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Titanic

movie reviewmovie reviewmovie review out of 4

All-Reviews.com Movie Review: Titanic

Starring: Leonardo DiCaprio, Kate Winslet
Director: James Cameron
Rated: PG-13
RunTime: 194 Minutes
Release Date: December 1997
Genres: Action, Romance, Drama


*Also starring: Billy Zane, Kathy Bates, Frances Fisher, Gloria Stuart, Bill Paxton, Bernard Hill, Jonathan Hyde, Victor Garber



Review by Harvey Karten
No Rating Supplied

Few people under the age of forty have even heard of the legendary folk singer, Pete Seeger, who in his heyday had a tendency to attach Marxist ideology to his strains and ballads. In one of his major melodies, "Titanic," he strums his banjo and intones, "The rich refused to associate with the poor./ So they put the poor below,/ They were the first to go,/ It was sad when the great ship went down." Committed to the left wing even in his insistence on once stating that Franco was a bigger villain than Stalin, Seeger could well be expected to cut one of the world's great disasters with a strong political edge.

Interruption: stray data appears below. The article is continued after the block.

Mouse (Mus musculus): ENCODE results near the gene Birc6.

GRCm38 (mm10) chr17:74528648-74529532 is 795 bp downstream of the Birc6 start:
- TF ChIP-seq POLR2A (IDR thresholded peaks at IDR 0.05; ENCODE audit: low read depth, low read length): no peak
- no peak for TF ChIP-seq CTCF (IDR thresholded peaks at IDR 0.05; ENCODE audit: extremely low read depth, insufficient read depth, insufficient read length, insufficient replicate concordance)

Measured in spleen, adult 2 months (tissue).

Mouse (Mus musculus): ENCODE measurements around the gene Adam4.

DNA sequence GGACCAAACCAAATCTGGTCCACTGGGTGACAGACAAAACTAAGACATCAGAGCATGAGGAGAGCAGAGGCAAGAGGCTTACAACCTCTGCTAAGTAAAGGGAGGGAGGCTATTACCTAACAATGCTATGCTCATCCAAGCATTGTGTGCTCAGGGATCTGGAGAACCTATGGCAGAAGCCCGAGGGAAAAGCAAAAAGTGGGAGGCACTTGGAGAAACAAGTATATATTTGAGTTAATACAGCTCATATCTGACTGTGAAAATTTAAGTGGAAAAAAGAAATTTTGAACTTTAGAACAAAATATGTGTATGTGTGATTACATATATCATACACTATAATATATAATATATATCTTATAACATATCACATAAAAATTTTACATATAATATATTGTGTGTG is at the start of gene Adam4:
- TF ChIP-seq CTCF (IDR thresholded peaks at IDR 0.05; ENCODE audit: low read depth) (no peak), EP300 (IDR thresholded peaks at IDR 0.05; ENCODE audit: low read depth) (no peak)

What larger point can be made from this insight? Simply this: in converting life to art, visionaries have the power (within reason) to impose their interpretation on events, to highlight those aspects of a true story which they wish to underscore and ignore those which they consider of little relevance to their imagination. What James Cameron did in his smashing direction of "Titanic"--whose screenplay he wrote as well--is to emphasize four angles in his epic work about the fate of the world's most celebrated cruise ship which left Southampton, England, in April of 1912. Foremost is the love story between an upper-class, somewhat spoiled 17-year-old, Rose DeWitt Bukater (Kate Winslet) and a lower-caste, self-confident and handsome lad, Jack Dawson (Leonardo DiCaprio). Jack intuitively senses the girl's rebelliousness, her unhappiness with what she imagines will be a high-society life of endless cotillion balls and inane conversation. His own spirited style becomes the anchor which is hungrily grasped by the despondent young woman. Cameron is obsessed, also, with re-creating much of Titanic's actual dimensions, in effecting a verisimilitude between the vessel of 1912 and the ship designed for him in this film. Given his $200 million budget-- which makes "Titanic" the most expensive movie of all time-- it's no wonder that he is able to hire the original manufacturer of the vessel's carpet, reproducing the actual weave for an audience which would hardly put much concern with such literalness. Thirdly, Cameron nutritiously feeds his public with the disaster spectacle for which it has an insatiable appetite, devoting the final forty percent of the three and one-quarter work on the mayhem which follows the craft's collision with an iceberg. Finally Cameron deals with the political reality; that snobbery and a fairly rigid class structure is alive and well not only in Europe but in America as well. "Titanic" never stops beating up on the tuxedo-clad, corset-imprisoned crowd with the money not only to ride first class but bring along maids, bodyguards and even their favorite paintings to decorate their staterooms. Even in a film a lengthy as this one, fulfilling all four missions is an imposing task, and Cameron rises to the occasion so well that his audience is likely to accept without sardonic laughter even the corniest playing-out of the romance between Winslet's and DiCaprio's characters.